Corinne Michelle West (1908–1991) was an American painter.She was an Abstract Expressionist.. In 1941 she began to use the name Michael, which she used in her regular life as well as her painting.She exhibited in Manhattan’s prestigious Stable Gallery in 1953, and had a solo show in 1957 at the Uptown Gallery in New York City. In 1958 she had a one-woman show at the Domino Gallery in Georgetown, Washington, D.C.She also wrote poems; she wrote a series of 50 poems in the 1940s, including the poem The New Art in 1942. Later in 1968 she created a series of poem-paintings related to the Vietnam war.

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“Richard Konvička’s work was and is up-to-date and is not easy to understand. He has his informed interprets (e.g. Richard Drury, Ivan Neumann), who have written the most important about it. Probably, even I can join them. Every new attempt at his ”portrait“ cannot avoid once already written. The author paints and also destructs. This seemingly ironic expression gives a true picture of the art program his work, points out the essential expressionistic and content components of his paintings, where sensuality softens (disturbs?, corrects?) the mind. Konvička´s art is stormy, stimulates, provokes; but it is also kind and especially human to be always contemporary in all these levels…”

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Gerome Kamrowski (1914 –2004) was an American artist and participant in the Surrealist Movement in the United States. Kamrowski became an integral part of the emerging surrealists and collaborated with William Baziotes, Robert Motherwell, Jackson Pollock and Roberto Matta. This group was the kernel of the open-ended movement that was referred to as abstract surrealism and would over time prove to be the beginnings of abstract expressionism.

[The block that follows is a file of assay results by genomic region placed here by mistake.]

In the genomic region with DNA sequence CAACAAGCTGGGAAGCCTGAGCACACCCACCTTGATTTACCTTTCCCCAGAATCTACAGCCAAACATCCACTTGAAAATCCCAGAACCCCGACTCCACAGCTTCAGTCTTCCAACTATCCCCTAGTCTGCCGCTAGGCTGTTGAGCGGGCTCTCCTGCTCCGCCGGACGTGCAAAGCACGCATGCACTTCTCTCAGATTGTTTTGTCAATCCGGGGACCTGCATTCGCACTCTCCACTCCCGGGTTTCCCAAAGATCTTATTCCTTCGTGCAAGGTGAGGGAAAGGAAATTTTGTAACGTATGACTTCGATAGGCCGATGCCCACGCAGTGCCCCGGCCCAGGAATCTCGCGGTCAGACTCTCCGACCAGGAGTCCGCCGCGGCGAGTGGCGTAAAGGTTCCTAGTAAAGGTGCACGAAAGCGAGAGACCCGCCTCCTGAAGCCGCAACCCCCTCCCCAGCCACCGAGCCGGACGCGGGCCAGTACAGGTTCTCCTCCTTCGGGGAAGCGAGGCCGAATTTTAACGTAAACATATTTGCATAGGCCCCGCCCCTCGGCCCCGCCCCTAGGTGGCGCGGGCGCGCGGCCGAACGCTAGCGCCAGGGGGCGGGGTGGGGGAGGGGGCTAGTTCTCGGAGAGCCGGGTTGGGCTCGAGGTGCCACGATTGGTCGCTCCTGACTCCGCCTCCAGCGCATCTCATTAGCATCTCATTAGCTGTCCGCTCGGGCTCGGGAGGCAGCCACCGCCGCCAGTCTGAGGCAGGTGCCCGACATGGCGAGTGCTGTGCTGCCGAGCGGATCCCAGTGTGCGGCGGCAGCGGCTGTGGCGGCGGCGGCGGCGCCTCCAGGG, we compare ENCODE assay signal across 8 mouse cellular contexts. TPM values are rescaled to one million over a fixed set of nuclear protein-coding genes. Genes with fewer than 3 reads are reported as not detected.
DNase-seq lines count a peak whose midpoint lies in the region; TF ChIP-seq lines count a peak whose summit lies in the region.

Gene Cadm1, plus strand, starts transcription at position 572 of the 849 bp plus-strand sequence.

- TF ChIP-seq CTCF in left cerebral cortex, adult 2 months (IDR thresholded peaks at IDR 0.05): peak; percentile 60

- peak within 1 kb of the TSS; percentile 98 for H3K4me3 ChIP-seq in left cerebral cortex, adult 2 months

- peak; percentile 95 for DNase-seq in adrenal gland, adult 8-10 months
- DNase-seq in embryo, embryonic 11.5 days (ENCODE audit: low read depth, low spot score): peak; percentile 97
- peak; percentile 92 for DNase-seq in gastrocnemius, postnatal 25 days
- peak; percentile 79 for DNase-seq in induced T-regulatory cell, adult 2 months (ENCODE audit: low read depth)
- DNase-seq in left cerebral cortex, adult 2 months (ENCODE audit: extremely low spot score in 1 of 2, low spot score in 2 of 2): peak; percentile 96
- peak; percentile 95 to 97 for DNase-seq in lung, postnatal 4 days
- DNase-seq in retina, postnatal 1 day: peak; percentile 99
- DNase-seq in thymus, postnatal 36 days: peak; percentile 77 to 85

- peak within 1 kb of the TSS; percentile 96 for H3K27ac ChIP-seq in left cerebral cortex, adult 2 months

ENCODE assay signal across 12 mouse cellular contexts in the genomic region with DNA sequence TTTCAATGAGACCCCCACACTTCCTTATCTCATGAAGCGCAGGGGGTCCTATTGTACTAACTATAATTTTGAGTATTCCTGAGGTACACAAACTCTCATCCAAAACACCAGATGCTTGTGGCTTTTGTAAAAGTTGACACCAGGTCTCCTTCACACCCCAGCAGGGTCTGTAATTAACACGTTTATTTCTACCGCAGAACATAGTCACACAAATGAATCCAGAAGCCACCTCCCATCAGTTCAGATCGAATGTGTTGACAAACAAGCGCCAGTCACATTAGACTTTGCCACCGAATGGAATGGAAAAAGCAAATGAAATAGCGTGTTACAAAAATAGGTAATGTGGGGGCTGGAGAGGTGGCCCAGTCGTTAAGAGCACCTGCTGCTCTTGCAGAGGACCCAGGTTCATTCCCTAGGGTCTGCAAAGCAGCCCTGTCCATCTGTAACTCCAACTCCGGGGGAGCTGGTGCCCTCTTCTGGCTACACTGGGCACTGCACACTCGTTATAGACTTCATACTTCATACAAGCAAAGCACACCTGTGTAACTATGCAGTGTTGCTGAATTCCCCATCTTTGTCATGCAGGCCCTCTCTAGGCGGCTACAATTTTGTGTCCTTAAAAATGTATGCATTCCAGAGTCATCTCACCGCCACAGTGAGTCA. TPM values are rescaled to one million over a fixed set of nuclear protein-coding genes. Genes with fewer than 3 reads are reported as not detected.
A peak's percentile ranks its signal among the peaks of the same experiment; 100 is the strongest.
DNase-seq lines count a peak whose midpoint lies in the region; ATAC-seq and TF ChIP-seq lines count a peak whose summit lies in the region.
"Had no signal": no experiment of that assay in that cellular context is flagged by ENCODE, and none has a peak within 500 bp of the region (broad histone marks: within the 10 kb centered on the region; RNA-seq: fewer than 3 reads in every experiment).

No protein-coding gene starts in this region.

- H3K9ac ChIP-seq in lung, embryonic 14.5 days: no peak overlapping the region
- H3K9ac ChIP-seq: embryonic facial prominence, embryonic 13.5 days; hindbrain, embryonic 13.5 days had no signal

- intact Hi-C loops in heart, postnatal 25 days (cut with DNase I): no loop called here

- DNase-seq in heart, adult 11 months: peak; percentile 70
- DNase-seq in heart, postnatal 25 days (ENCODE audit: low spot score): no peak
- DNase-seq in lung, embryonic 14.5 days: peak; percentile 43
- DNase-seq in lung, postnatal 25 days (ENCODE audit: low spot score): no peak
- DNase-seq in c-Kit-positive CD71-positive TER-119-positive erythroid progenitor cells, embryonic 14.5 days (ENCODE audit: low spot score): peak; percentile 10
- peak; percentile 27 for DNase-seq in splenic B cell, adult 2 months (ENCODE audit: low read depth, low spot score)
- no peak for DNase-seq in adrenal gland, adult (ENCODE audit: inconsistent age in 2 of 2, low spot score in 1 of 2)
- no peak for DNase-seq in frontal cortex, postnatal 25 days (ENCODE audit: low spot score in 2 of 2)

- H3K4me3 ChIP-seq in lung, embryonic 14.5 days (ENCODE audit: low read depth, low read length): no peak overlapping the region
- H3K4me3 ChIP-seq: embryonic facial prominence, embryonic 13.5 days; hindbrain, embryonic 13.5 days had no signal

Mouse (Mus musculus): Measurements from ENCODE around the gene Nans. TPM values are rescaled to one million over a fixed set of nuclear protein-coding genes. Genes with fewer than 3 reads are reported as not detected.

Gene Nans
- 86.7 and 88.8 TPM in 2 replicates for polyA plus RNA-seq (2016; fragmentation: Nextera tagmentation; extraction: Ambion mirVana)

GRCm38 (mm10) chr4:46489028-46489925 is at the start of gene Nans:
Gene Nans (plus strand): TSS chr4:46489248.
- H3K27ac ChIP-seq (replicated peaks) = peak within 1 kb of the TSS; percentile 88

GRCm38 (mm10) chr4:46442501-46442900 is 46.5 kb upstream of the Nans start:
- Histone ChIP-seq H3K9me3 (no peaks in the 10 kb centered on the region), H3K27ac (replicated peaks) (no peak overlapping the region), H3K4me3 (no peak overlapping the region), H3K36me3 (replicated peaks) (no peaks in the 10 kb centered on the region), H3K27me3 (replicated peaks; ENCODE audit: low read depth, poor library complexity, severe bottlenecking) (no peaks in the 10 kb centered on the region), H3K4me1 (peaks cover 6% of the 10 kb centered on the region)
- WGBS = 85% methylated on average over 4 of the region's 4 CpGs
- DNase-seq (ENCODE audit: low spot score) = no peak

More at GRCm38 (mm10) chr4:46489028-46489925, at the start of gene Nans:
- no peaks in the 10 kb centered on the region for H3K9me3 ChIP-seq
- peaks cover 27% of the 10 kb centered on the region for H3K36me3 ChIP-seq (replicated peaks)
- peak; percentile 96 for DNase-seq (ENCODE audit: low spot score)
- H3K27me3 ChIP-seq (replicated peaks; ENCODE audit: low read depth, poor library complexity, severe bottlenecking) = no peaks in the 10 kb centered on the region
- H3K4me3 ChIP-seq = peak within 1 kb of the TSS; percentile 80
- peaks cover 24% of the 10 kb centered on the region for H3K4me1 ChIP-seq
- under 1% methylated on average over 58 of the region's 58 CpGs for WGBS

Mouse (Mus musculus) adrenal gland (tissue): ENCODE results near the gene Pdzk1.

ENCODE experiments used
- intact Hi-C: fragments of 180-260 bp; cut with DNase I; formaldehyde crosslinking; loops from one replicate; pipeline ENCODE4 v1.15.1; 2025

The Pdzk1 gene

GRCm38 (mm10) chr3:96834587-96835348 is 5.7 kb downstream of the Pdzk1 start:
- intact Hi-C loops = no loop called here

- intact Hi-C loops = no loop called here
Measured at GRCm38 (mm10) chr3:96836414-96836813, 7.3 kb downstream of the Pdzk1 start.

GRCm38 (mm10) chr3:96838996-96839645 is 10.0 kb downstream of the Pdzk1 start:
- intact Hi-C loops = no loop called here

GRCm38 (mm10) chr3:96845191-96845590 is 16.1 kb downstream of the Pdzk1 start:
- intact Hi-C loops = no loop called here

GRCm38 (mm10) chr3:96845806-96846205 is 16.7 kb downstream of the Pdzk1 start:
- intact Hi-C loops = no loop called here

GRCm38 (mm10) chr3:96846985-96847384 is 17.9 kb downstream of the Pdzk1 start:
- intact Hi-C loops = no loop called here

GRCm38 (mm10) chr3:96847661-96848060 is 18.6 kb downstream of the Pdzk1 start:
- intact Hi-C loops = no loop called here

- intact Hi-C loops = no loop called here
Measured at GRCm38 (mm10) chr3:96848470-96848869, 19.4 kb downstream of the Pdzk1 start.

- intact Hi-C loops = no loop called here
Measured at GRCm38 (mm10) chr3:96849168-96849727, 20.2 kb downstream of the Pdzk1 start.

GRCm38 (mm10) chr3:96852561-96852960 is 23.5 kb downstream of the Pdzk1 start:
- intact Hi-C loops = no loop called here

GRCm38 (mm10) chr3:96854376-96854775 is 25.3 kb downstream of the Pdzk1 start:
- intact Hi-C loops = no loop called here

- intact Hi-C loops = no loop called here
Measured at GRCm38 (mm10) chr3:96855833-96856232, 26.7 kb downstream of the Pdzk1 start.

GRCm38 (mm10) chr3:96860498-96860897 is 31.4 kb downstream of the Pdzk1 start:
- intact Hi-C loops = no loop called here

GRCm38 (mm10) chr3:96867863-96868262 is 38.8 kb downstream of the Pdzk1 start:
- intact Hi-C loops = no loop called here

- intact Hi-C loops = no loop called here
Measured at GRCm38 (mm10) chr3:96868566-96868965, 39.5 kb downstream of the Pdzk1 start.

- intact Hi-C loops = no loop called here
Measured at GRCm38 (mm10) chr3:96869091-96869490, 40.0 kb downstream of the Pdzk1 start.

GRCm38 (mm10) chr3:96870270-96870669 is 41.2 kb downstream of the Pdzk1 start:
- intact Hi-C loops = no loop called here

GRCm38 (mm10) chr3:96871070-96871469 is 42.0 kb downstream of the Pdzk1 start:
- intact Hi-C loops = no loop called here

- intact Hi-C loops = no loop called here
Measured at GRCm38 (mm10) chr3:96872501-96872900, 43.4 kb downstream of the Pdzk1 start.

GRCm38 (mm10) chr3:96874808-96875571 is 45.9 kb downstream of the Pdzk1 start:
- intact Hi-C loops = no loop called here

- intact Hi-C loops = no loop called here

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“In this strange and intricate composition, weird protoplasmic entities loom up out of the darkness, some of the them glowing with bioluminescence like deep-sea creatures, others bathed in rainbow hues. The picture space is complex, seemingly three-layered: At the bottom of the canvas is the ocean floor, above it is a landscape receding into the distance, and above that is a black sky. It could be night on earth, or it could be the perpetual blackness of the interstellar void, but really it is inner space. As a glimpse into the unconscious, Trouble-fête is particularly persuasive because instead of stocking its mindscape with conventional pop-Freudian symbols, it confronts us with figures that are individual, idiosyncratic, and baffling.”

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